When I thought about what it meant to marry someone whose dragged out and contentious divorce was newly finalized, it was his two kids, then 6 and 8 years old, who loomed largest under my mental trellis. After our wedding day, I would officially be their stepmother (or the nicer-sounding bonus mother, or the French bon mere). I wasn’t just marrying my partner, I was in practice saying my vows to my stepchildren, who would share their lives with me from then on.
Call us steppies what you will, the tired fairy-tales still depict us as opportunistic moral blackheads, and weddings as a heist. I wanted the children’s participation in our ceremony to bless and fortify our passage forward as a family, but not be too weird of a ritual for them to do willingly.
The boys had helped us build the canopy under which we would stand to take our vows. It was wobbly construction, but not wobbly enough to be negligent. We designed and assembled it one raw spring day out of fallen tree branches, dragged from the Stone Ridge woods behind the friend’s home upstate where we’d have the ceremony. The labor was hard enough that jackets came off. A blended family is like that: a bunch of collected parts, under non-standard architecture.
Many children, given a chance, love to use dangerous saws and axes; but how much could they, or should they, love having a new parent figure? How public *should* that love be? Would taking vows to my stepkids, as I was strongly considering doing, be an appropriate representation of my commitment, or something off the mark?
I knew what their mom might say about it, because she made no secret of her views. She repeated to them and to us that I was not their real family, their blood family, and blood was all that mattered. Her denotation was tight. For example, in her opinion, I was not to come to the the elementary school’s “Family Friday” held once each month for, you guessed it, students’ “families” (though the school didn’t say anything about “blood”). At such a limited definition, I cringe for so many families made of bonds beyond biological. But this was the insistent counter-messaging we were up against as we looked to say on our own terms what, who and how we were.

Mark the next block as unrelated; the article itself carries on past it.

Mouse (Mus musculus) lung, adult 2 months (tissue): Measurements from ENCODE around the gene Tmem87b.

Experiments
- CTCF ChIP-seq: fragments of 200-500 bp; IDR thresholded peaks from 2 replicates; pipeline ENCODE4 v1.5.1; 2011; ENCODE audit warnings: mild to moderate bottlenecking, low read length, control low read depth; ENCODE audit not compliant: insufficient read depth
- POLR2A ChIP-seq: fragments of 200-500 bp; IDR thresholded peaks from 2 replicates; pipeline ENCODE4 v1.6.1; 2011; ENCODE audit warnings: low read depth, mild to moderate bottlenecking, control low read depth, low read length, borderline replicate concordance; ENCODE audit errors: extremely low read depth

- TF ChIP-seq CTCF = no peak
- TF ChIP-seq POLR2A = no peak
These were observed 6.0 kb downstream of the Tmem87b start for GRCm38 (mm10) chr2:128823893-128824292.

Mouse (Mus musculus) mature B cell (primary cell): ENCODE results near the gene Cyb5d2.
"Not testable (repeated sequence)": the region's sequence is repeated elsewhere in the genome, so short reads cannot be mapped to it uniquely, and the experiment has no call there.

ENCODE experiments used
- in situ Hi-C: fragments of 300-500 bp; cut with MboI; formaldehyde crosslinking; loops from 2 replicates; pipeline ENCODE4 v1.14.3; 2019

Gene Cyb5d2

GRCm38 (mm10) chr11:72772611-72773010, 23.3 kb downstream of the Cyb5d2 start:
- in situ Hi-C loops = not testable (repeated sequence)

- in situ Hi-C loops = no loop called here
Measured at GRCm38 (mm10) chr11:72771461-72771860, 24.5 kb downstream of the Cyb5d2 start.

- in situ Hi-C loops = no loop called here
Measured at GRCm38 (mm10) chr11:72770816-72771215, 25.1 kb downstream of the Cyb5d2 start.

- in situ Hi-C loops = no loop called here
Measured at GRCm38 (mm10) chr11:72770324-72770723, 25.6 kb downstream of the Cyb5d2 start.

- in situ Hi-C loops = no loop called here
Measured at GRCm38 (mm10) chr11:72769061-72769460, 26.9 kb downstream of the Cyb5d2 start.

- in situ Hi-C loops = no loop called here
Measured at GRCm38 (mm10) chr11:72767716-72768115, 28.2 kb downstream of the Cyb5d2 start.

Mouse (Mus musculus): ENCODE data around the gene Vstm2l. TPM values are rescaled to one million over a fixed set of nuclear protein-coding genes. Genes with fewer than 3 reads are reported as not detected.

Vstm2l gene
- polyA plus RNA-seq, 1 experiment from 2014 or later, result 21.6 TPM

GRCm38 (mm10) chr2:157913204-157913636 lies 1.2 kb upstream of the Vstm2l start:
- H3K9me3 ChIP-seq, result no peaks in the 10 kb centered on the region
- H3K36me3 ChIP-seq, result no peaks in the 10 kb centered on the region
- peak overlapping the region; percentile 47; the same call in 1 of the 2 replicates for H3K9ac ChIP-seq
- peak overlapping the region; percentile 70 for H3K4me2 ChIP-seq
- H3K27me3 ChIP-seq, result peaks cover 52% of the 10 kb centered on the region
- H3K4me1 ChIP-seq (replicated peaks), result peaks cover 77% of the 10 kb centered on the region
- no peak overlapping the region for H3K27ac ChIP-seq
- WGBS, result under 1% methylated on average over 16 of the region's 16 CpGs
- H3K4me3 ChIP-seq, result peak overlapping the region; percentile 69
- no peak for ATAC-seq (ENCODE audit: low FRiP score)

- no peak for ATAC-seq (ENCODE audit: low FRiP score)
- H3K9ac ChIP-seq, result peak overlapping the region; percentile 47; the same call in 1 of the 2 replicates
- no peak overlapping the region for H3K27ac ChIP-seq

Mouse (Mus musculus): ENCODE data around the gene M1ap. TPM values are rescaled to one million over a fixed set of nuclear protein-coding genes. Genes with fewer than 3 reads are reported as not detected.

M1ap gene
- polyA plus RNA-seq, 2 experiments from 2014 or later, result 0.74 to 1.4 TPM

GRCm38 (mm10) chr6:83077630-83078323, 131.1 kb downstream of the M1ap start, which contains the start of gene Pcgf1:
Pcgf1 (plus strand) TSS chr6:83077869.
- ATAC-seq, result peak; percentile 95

Friends weighed in, too, about the big picture:
Watch out! Friends said. Divorcees are messy! (Agreed, but it’s the situation, not the person. Have you ever had a nice, clean break-up?)
His kids will always come first (Yes, right, don’t they, shouldn’t they, don’t yours? Would it be cool if they didn’t?).
Watch out! Friends said, aren’t you worried he has kids *already*?
Worried? No. I was a little ecstatic, actually. The preview of his daddy skills and daddy devotion was one of my favorite parts about becoming intimate with, and then choosing to marry, my husband. He was Daddy first, available partner second: I saw his kids’ picture on his iPhone before anything else significant, like his naked body or beat-down bank account.
I wanted them to know that I took their part in the new relationship status as seriously as I did my husband's.
Also, we hoped my womb would be open for business shortly after tying the knot. How many would-be moms get to witness their partner at parenting before it’s go-time for your own, and feel great about what you see?
Sure, many guy partners play with a friend’s baby — and then hand it back when it cries, farts, or looks at them sideways. That was exactly when my husband REACHED for the baby. Given that, I wanted his sons to know I would extend the same: when it was not fun, when it was not copacetic, that was when we (like married people must do, even though, of course, I was not marrying them technically) would lean back into a bigger promise to one another. Or at least from me to them.
Here’s the thing: No baby makes a promise to its parent when it’s born. It’s just trying to figure out what was going on, newly delivered and dealing with AIR NOT WATER MY GOD, how to uncross its eyes, where all that light is coming from. This wedding marked the “birth” of me as their step-parent, and a next-level of involvement in their lives forever and ever. So I wanted it to be clear that that was the kind of love I could extend to them: you don’t need to promise me anything back, or have words for what this is. You don’t need to defend that I am or am not your family. You don’t need to be able to uncross your eyes, when sh*t gets hairy. I got you. This love thing is bigger than us.